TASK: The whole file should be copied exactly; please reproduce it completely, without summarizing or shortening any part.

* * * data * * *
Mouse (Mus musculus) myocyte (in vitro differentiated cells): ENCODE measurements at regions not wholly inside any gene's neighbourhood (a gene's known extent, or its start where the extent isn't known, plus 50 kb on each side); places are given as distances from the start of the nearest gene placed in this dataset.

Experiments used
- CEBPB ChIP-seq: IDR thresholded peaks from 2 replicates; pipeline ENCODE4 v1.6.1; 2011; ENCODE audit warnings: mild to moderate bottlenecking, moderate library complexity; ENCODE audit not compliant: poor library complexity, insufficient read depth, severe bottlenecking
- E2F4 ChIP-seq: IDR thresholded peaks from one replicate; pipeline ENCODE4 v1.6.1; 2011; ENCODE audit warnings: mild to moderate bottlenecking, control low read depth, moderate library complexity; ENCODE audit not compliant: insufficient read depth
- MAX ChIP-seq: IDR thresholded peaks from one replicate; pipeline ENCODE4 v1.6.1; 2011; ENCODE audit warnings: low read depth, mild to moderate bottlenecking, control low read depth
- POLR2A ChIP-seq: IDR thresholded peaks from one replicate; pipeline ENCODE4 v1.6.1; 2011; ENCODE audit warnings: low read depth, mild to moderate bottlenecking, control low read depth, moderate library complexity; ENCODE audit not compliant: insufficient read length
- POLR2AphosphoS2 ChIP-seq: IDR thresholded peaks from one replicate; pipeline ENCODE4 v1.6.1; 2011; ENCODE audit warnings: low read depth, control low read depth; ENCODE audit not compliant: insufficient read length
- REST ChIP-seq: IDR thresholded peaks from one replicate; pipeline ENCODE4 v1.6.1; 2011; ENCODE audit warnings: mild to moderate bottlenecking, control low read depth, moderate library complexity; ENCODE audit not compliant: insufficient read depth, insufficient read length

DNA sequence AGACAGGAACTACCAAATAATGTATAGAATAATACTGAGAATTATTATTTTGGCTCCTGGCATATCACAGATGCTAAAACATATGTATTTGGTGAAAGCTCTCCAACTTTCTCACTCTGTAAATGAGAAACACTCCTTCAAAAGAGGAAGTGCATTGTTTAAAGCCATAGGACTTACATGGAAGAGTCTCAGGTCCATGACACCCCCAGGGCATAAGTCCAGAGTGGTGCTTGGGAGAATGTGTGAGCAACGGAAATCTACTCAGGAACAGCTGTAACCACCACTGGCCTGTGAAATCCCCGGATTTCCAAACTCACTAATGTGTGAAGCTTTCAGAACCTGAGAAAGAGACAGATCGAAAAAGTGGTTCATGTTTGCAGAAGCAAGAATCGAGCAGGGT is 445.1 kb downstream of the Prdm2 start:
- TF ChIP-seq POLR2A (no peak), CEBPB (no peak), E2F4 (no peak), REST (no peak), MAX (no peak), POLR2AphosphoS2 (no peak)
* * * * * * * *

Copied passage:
Mouse (Mus musculus) myocyte (in vitro differentiated cells): ENCODE measurements at regions not wholly inside any gene's neighbourhood (a gene's known extent, or its start where the extent isn't known, plus 50 kb on each side); places are given as distances from the start of the nearest gene placed in this dataset.

Experiments used
- CEBPB ChIP-seq: IDR thresholded peaks from 2 replicates; pipeline ENCODE4 v1.6.1; 2011; ENCODE audit warnings: mild to moderate bottlenecking, moderate library complexity; ENCODE audit not compliant: poor library complexity, insufficient read depth, severe bottlenecking
- E2F4 ChIP-seq: IDR thresholded peaks from one replicate; pipeline ENCODE4 v1.6.1; 2011; ENCODE audit warnings: mild to moderate bottlenecking, control low read depth, moderate library complexity; ENCODE audit not compliant: insufficient read depth
- MAX ChIP-seq: IDR thresholded peaks from one replicate; pipeline ENCODE4 v1.6.1; 2011; ENCODE audit warnings: low read depth, mild to moderate bottlenecking, control low read depth
- POLR2A ChIP-seq: IDR thresholded peaks from one replicate; pipeline ENCODE4 v1.6.1; 2011; ENCODE audit warnings: low read depth, mild to moderate bottlenecking, control low read depth, moderate library complexity; ENCODE audit not compliant: insufficient read length
- POLR2AphosphoS2 ChIP-seq: IDR thresholded peaks from one replicate; pipeline ENCODE4 v1.6.1; 2011; ENCODE audit warnings: low read depth, control low read depth; ENCODE audit not compliant: insufficient read length
- REST ChIP-seq: IDR thresholded peaks from one replicate; pipeline ENCODE4 v1.6.1; 2011; ENCODE audit warnings: mild to moderate bottlenecking, control low read depth, moderate library complexity; ENCODE audit not compliant: insufficient read depth, insufficient read length

DNA sequence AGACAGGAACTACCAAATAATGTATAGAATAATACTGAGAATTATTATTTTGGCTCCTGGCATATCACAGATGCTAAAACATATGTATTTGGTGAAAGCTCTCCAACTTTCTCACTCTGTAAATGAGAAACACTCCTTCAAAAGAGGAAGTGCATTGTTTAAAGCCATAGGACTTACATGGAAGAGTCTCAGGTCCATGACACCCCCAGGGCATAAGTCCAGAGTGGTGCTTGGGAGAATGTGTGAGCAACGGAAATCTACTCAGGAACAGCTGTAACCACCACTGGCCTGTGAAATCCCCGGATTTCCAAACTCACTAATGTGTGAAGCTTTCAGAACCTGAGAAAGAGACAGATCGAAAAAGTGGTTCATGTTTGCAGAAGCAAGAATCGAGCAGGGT is 445.1 kb downstream of the Prdm2 start:
- TF ChIP-seq POLR2A (no peak), CEBPB (no peak), E2F4 (no peak), REST (no peak), MAX (no peak), POLR2AphosphoS2 (no peak)